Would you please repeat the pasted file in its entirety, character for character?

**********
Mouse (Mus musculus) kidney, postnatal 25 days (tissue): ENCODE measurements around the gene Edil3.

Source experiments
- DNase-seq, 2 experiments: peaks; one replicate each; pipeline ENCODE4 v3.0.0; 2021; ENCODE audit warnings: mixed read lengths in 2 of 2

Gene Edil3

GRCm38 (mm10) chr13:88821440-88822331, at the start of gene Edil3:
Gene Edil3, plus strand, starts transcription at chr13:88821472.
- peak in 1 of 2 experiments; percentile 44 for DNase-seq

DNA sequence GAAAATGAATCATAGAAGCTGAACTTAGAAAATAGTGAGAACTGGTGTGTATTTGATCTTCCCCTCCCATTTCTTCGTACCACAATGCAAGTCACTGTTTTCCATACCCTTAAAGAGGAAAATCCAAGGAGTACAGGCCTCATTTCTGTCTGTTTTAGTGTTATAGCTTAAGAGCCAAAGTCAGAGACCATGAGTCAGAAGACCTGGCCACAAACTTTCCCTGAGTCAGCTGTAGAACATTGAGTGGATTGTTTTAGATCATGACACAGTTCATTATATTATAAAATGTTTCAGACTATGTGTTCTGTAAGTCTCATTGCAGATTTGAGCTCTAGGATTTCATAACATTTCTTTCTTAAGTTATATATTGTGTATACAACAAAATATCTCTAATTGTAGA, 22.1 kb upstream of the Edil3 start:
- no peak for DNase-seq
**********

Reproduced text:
Mouse (Mus musculus) kidney, postnatal 25 days (tissue): ENCODE measurements around the gene Edil3.

Source experiments
- DNase-seq, 2 experiments: peaks; one replicate each; pipeline ENCODE4 v3.0.0; 2021; ENCODE audit warnings: mixed read lengths in 2 of 2

Gene Edil3

GRCm38 (mm10) chr13:88821440-88822331, at the start of gene Edil3:
Gene Edil3, plus strand, starts transcription at chr13:88821472.
- peak in 1 of 2 experiments; percentile 44 for DNase-seq

DNA sequence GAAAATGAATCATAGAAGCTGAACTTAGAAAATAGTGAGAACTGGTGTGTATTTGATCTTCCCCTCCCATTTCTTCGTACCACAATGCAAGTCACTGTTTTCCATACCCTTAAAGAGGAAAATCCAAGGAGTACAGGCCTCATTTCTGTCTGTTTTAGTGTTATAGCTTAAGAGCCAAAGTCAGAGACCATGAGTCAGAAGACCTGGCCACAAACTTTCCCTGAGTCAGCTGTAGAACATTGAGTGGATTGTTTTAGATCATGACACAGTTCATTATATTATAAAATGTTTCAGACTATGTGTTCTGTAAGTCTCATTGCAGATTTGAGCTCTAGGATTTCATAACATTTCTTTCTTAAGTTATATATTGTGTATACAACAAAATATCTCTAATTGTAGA, 22.1 kb upstream of the Edil3 start:
- no peak for DNase-seq